OpenAI’s GPT-3 has made headlines since its release last June. Recent integrations have revealed this large language model’s additional power and potential, such as the 2020 Brown et al. study showing its ability to generate simple programs from Python programming language docstrings.
Based on the considerable success of GPT-3 and the abundance of publicly available code in the GitHub repository, a research team from OpenAI has proposed Codex; a specialized GPT model fine-tuned on GitHub code that produces functionally correct code bodies from natural language docstrings and could excel at a variety of coding tasks.
The novel study aims at generating standalone Python functions from docstrings and evaluating the correctness of code samples automatically through unit tests. The team first defines the pass@k metric, where k code samples are generated per problem, and a problem is considered solved if any sample passes the unit tests. The total fraction of problems solved is then reported. Next, they build a “HumanEval” handwritten problems dataset to assess language comprehension, reasoning, algorithms, and simple mathematics. Finally, they define the sandbox environment they used to safely execute model-generated code against unit tests. Here, the researchers’ goal was to prevent these programs from modifying, gaining persistence on, accessing sensitive resources on, or exfiltrating data from a host or network.
The training datasets were collected from 54 million public software repositories hosted on GitHub, containing 179 GB of unique Python files under 1 MB. The team trained Codex using the GPT models with a 175 step linear warmup and cosine learning rate decay, basing their code lexer on the GPT-3 text tokenizer to maximally leverage GPT text representations. They then fine-tuned Codex on the generated training problems to produce a set of “supervised fine-tuned” models, which they call Codex-S.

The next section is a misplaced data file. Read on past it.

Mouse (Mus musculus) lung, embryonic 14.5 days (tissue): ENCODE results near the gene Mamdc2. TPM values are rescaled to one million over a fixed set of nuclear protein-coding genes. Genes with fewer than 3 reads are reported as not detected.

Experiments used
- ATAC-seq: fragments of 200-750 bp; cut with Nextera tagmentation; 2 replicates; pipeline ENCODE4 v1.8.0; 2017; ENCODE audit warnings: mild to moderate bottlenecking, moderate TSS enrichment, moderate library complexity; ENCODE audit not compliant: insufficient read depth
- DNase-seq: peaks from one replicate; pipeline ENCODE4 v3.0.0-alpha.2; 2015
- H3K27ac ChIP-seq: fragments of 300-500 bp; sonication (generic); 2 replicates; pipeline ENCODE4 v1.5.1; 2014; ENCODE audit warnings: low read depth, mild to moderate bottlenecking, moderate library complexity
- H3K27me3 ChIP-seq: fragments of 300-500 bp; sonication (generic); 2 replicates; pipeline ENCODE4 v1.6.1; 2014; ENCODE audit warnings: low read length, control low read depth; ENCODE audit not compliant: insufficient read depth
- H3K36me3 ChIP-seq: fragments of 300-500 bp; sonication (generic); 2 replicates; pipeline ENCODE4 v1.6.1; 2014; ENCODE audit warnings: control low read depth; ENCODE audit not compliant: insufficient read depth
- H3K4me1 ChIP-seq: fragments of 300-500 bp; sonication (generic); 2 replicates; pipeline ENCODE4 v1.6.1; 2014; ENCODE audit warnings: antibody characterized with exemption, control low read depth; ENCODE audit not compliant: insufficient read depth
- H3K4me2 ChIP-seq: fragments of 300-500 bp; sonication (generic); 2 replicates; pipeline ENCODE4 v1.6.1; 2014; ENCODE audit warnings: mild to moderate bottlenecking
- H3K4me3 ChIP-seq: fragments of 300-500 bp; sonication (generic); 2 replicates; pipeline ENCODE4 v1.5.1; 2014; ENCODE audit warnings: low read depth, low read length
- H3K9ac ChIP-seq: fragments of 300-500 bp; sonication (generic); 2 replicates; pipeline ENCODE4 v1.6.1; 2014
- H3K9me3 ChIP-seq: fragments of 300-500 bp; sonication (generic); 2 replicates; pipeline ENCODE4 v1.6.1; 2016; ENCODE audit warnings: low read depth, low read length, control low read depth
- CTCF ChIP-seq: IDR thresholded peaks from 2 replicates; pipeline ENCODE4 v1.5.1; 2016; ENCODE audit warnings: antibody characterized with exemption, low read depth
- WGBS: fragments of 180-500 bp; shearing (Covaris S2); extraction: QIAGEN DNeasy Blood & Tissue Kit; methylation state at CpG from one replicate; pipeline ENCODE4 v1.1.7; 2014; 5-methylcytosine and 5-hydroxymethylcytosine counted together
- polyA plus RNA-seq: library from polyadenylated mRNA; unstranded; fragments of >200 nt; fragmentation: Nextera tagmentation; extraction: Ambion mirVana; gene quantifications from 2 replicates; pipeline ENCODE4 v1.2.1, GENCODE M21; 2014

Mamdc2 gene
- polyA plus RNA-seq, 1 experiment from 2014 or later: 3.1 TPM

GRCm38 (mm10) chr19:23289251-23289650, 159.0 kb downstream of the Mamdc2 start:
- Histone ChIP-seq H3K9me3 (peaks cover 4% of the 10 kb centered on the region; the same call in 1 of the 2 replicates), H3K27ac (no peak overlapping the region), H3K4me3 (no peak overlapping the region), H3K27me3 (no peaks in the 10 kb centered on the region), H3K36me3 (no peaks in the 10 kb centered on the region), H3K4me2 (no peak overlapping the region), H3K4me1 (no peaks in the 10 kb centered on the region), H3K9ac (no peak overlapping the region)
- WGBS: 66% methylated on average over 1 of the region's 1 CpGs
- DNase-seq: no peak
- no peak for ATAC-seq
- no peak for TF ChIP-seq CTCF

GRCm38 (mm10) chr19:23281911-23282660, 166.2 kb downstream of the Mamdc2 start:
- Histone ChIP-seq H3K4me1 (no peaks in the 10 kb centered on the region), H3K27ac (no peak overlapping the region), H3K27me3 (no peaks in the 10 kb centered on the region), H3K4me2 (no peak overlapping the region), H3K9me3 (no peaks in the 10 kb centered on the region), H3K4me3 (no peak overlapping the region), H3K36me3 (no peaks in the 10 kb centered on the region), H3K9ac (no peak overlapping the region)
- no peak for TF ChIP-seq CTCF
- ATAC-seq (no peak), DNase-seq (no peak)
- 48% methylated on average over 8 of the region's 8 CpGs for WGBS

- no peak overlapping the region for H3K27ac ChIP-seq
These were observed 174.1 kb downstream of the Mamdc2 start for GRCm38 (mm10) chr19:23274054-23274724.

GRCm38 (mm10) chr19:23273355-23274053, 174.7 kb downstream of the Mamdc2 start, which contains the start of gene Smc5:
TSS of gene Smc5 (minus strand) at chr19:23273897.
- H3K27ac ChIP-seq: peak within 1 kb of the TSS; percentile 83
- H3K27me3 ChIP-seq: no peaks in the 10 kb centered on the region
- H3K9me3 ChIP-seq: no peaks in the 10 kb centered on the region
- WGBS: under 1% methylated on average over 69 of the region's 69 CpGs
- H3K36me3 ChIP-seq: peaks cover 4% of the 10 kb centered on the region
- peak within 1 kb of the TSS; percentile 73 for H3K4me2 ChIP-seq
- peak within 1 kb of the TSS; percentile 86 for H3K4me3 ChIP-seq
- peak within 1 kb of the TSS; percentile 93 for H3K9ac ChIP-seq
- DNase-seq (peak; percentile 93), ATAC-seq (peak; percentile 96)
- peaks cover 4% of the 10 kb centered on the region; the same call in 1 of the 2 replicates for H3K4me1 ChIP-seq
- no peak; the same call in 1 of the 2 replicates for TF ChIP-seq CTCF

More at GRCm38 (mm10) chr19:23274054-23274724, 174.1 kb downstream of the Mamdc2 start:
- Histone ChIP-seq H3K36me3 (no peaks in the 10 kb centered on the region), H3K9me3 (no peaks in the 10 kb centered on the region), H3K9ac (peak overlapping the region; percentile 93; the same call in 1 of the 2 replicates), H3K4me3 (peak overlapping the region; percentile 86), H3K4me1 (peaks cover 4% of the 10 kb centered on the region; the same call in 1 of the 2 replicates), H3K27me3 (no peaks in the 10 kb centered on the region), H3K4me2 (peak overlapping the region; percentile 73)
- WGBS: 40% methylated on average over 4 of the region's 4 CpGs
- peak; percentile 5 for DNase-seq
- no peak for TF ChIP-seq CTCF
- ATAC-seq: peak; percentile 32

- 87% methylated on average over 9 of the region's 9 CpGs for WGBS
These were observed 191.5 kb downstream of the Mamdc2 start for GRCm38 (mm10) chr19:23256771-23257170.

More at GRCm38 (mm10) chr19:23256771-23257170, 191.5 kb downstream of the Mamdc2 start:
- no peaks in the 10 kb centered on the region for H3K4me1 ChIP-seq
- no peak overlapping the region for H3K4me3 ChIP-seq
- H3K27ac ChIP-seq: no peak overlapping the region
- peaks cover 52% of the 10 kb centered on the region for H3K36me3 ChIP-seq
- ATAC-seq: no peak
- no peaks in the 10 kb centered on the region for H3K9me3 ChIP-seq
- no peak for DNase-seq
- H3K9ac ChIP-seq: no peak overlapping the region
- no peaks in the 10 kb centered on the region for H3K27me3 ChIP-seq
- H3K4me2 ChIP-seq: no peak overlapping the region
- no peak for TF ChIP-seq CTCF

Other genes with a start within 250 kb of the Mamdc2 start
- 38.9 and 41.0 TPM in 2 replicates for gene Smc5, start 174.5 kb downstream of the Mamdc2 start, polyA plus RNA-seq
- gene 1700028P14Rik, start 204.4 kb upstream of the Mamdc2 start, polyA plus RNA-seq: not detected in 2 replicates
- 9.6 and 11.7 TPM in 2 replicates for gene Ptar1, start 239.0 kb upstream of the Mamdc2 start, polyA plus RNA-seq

The team conducted a number of experiments to evaluate the performance of their fine-tuned Codex-S model. On pass@1 and pass@100 tests across model sizes, Codex-S outperformed the corresponding Codex models by an average margin of 6.5 and 15.1 percentage points, respectively. The team also plotted the performance of different sample-selection heuristics for Codex-S-12B against the same heuristics for Codex-12B, with Codex-S scoring over two percent higher than the Codex model.
Overall, the study shows the proposed GPT-3 Codex models fine-tuned on GitHub code achieve strong performance on human-written problems with difficulty levels comparable to easy interview problems, demonstrating that GPT-3 can be trained to produce functionally correct code bodies from natural language docstrings.
The researchers note that model performance can be further improved by training on distributions similar to the evaluation set and by producing multiple samples from a model, and that it is relatively simple to train a model to complete the reverse task of producing docstrings from code bodies.
The paper Evaluating Large Language Models Trained on Code is on arXiv.
Author: Hecate He | Editor: Michael Sarazen, Chain Zhang
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